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Posts Tagged ‘E-books’

Self-published porn leads WH Smith to come offline

WH Smith yesterday took down its website in reaction to the weekend discovery that it was amongst a number of digital retailers – also including Amazon and Barnes & Noble – selling William Faulkner novels self-published pornography featuring depictions of incest, rape and bestiality. Instead of the usual shopfront, visitors to the Smith site were greeted by a holding page featuring a statement from the business saying ‘a number of unacceptable titles were appearing on our website through the Kobo website that has an automated feed to ours’. WH Smith, of course, takes both its e-book hardware and software from the Canadian e-reader manufacturers, including its massive library of titles, which in this case appears to have passed to the Smith site without any vetting along the way.

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Cory Doctorow & Charlie Stross release novel for free download

As he has in the past, Boing Boing co-editor Cory Doctorow yesterday posted his new novel – co-written with British sci-fi author Charlie Stross – online for free download under a Creative Commons License. In a post on Boing Boing Doctorow provided a link to his own site, Craphound, which is hosting HTML and PDF files of The Rapture of the Nerds, and asked that those who enjoy the novel ‘buy a personal hardcopy at your local bookseller, or from your favorite online seller, or donate a copy to a library or school’, adding ‘if you’d like to reward us for our use of Creative Commons licenses, and reward Tor Books for its decision to drop DRM on all its ebooks, we hope you’ll buy an ebook at your favorite ebook retailer.’ The link was accompanied by further links to both physical and digital retailers.

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Harper Voyager looking for un-agented submissions

HarperCollins’ sci-fi, horror and otherwise otherworldly imprint Harper Voyager has announced that, for the first time in over a decade, it will be accepting un-agented submissions from authors, with a view to building a backlog it can then publish as monthly e-books. For the fortnight spanning 1 October to 14 October, new writers can head to http://www.harpervoyagersubmissions.com/ and, having filled out the accompanying form and checked that they have complied with the publisher’s guidelines, submit their long-brewing masterpiece about the grim dystopian future where the hair cuts you!, or whatever.

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Amazon taking this whole Indian Summer idea a tad literally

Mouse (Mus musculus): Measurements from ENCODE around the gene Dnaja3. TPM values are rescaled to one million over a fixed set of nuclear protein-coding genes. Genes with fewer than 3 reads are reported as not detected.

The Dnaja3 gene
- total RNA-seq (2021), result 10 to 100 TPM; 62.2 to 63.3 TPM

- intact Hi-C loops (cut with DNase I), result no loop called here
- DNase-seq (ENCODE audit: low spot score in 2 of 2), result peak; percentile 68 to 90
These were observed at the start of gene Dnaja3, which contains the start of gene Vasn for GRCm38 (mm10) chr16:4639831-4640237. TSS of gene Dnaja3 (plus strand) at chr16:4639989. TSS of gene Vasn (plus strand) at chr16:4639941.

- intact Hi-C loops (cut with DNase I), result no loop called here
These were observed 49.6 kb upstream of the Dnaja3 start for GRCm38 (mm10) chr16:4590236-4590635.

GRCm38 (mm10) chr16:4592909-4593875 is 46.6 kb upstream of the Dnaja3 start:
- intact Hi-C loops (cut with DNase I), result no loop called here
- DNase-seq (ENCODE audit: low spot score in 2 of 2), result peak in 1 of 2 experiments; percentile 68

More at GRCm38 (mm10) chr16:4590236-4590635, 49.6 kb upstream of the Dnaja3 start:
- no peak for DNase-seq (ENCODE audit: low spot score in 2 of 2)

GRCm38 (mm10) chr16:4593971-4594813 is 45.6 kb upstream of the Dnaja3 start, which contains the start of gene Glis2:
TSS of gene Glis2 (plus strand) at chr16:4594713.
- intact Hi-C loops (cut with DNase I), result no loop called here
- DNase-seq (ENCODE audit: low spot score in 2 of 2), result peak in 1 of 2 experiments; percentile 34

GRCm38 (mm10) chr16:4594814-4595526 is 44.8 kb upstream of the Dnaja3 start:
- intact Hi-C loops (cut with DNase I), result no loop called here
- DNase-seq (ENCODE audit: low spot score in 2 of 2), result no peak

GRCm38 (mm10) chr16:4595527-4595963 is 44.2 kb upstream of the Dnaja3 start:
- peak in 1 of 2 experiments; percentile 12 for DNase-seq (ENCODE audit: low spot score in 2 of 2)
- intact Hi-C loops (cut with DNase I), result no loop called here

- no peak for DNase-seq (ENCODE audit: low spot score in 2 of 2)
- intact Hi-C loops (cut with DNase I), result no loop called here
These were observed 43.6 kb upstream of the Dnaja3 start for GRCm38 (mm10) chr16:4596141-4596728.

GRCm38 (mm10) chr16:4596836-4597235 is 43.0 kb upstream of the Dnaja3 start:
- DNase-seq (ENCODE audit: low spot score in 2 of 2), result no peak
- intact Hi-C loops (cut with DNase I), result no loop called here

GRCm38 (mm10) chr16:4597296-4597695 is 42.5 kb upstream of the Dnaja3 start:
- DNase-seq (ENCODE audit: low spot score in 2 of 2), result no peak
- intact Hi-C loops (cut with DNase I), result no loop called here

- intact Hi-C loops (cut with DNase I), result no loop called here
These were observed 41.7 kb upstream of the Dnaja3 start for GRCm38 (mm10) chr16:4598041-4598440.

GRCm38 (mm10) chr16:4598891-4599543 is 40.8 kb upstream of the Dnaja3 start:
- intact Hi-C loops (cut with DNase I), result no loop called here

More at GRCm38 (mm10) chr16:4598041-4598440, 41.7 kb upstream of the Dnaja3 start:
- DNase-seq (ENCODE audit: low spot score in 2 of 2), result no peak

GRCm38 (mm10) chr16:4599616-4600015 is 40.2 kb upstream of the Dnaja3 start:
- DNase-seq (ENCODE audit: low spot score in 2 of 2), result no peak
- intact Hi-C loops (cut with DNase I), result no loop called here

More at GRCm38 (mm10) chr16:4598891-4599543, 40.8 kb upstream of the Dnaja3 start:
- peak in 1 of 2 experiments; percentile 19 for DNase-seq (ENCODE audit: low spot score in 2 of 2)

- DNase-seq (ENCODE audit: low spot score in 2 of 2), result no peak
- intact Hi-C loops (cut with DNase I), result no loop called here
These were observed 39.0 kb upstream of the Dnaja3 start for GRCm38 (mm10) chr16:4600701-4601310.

Evidently determined to prove that Barnes and Noble isn’t the only digital bookseller that can expand to new territories this week, why should it be?, Amazon is taking the Kindle to India. Hear that Barnes and Noble? That’s the second most highly populated country in the world – 1,241,491,960 people at last count, second only to China. ‘Suddenly getting a foot in the door of a market with a population of 62,641,000 doesn’t seem quite so great an achievement, does it?’ asked Amazon, as it got Barnes and Noble in a headlock, shoved it face first into the nearest toilet and encouraged it to ‘drink it up!’ as it hit flush. 

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Rise of the Machines: Amazon e-book sales pass print

It’s a moment everyone always knew was coming, and it’s finally here: Amazon said yesterday that sales of Kindle downloads have officially sailed past print sales in the UK. Of course, it can say anything it likes, because its figures remain unaudited and, given the lack of further comment on the matter, look likely to remain that way. If you’re prepared to take the omnimegahyperconglomerate (or whatever) at its word, however, then for every 100 print books it has sold so far in 2012 in the UK, 114 of its paid-for e-books have been downloaded (and if you’re really, really bad at maths, that means that e-book sales are 14% higher than print sales). UK Kindle owners are apparently buying on average four times as many books now as they did before buying the device.

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Fifty Shades of Grey fastest selling UK paperback no one admits to buying

In news that, for the sake of hilarity, we’ll attribute to The Daily Mail, EL James’ piece of Twilight slash fiction Fifty Shades of Grey has well and truly transcended its origins as a word of mouth e-book success story (most likely whispered about behind a theatrically raised hand) to become the fastest selling UK paperback since sales records began. Having topped the UK bestseller list for four straight weeks, sold more than 550,000 copies (over 100,000 of which were shifted in a single week) and overtaken the likes of J.K. Rowling, Dan Brown and, funnily enough, Stephenie Meyer, the book is now on track to sell over a million copies in the UK alone by year’s end.

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Gravity’s Kindle: Thomas Pynchon’s back catalogue digitised at last

In what hopefully isn’t a portent of his impending death, Thomas Pynchon has joined the likes of Ray Bradbury in finally consenting to have his works made (legally) available as e-books after long refusing to authorise such a move. The legendary American author of Gravity’s Rainbow, The Crying of Lot 49 and Mason & Dixon will see his seven novels (the aforementioned three, as well as V., Vineland, Against The Day and Inherent Vice) and one book of short stories, Slow Learner, available in digital format from today, his publisher, Penguin Press, has told the New York Times.

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